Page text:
Mind Mapping

Why Do It:

  • Enhances clarity of thought
  • Provides a logical order
  • Provides order and structure
  • Enables memory and retention
  • Stimulates creativity
  • Helps with problem solving
  • Saves time
  • Is fun and visual
  • Improves capacity to see the big picture
  • Whilst remembering the detail

What Mind Mapping is:

A visual tool that helps arrange and present the thought process, providing a logical overview of a certain subject.

By using visual images or words information is considered and presented in a way that cuts through the mass of information people are presented with every day. Drawing a mind map stimulates the imagination and creates associations between topics enabling the retention of information.

People use it to plan their writing and presentations, for learning and retaining information, for creating strategy and goals, for planning purposes, for taking notes in meetings, for brainstorming ideas and creative thinking. I even know someone who wrote a cookery book from a mind map.

How to do it:

It’s actually quite simple to draw a mind map. There are also online tools you can use for example mind-map creator Tony Buzan’s iMindMap . If you’re doing it manually, here’s how:

  1. Take a large sheet of plain paper (preferably A3 – when you are practiced at mind mapping you can reduce to A4)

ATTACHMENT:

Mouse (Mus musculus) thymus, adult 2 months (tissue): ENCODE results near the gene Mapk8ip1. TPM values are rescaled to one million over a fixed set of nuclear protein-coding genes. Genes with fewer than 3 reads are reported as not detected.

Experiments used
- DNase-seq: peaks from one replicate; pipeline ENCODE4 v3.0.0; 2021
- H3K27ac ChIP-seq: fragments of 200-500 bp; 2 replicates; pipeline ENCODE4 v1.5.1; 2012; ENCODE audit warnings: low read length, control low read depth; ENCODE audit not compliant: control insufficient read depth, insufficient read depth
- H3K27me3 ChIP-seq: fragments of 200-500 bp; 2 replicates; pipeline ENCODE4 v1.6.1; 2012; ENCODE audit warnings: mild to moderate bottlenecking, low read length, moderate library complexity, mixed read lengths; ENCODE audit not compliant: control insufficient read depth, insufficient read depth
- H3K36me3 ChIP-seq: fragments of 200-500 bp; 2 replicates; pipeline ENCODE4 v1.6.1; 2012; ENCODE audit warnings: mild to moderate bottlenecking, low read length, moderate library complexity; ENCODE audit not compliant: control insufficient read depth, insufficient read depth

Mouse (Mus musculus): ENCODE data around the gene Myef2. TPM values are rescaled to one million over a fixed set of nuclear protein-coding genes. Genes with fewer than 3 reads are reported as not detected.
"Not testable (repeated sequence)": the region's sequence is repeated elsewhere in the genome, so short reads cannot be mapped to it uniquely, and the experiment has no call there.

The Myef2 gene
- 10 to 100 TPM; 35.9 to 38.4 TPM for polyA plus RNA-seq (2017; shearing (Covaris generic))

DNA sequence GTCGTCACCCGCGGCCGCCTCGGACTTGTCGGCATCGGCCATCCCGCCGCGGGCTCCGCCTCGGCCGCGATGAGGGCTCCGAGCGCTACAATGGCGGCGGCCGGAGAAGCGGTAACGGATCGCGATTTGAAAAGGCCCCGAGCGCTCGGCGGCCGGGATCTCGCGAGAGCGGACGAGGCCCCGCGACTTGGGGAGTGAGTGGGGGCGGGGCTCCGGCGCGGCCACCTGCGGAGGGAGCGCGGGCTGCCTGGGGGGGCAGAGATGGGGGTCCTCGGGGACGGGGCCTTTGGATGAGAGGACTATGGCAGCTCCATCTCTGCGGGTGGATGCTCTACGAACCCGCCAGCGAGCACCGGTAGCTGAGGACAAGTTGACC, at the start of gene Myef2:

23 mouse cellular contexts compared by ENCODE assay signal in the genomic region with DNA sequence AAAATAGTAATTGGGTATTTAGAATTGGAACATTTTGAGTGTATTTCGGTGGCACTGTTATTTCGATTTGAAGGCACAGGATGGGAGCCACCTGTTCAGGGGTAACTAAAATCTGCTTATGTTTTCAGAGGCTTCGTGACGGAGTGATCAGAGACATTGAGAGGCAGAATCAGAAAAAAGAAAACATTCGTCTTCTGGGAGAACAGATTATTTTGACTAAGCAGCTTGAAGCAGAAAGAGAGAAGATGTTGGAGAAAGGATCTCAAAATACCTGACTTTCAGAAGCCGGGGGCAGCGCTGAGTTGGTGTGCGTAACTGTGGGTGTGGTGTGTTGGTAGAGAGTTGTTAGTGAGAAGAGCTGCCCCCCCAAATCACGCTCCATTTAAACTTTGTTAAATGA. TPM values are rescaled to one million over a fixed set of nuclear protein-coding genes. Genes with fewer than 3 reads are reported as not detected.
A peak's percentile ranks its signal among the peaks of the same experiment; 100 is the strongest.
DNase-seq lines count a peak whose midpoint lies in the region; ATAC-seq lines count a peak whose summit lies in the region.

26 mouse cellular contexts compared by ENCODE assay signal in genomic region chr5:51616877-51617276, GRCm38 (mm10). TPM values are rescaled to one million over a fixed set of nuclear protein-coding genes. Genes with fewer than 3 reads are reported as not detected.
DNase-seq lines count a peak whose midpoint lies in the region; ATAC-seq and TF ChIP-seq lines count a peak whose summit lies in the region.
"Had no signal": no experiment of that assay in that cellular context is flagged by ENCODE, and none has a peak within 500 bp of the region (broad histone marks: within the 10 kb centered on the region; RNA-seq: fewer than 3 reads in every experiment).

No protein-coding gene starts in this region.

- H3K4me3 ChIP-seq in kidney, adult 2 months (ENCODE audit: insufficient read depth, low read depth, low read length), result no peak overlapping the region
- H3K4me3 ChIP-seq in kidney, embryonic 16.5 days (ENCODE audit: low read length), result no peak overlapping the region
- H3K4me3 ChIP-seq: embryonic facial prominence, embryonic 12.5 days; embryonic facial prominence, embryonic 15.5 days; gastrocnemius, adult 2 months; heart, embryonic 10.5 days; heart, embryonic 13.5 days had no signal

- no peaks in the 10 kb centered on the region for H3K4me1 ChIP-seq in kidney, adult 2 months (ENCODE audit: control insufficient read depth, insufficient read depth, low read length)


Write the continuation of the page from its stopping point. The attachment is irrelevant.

2. If you’re a visual person and can be bothered, assemble some coloured pencils (I use a normal pencil as it’s easier to rub out, though less pretty)
  3. Draw a circle about the size of a satsuma in the middle of the page and write the topic you’re going to be thinking about in the middle (creative types draw a picture – whatever floats your boat)
  4. Now draw four thick ‘branches’ growing out of the circle (you can add more later if you need to). If you’re the coloured pencil type, use a different colour for each branch.
  5. Think about your topic and write a key theme along each branch
  6. Now think about each key topic in turn and draw smaller branches off the main branch writing these sub-topics along the smaller branches
  7. For some of these topics you might expand further with ‘twigs’ that come off the smaller branches
  8. As your thought process evolved and you become more creative and clear, you might have to rub out and amend certain parts or move them round – this is you getting organised as the ideas flow.
  9. If you want to memorise the information, use picture and symbols and colours, different styles and fonts or shapes to enhance the process.
  10. You might want to number your branches as your logical order becomes apparent.

How you can use this:

Some people keep their mind-maps in a book or scan them onto their laptop or other device as they are useful to refer back to. Recording your thought process is both useful and interesting. If you’re using your mind-map to prepare for a presentation you can use your highly visual creation to help you memorise the key points. This is immeasurably better than reading your speech form a typed sheet. And you can take your mind map along with you to jog your memory. You can use your mind-map to explain a complex theory or idea to others. Use them any way you like really…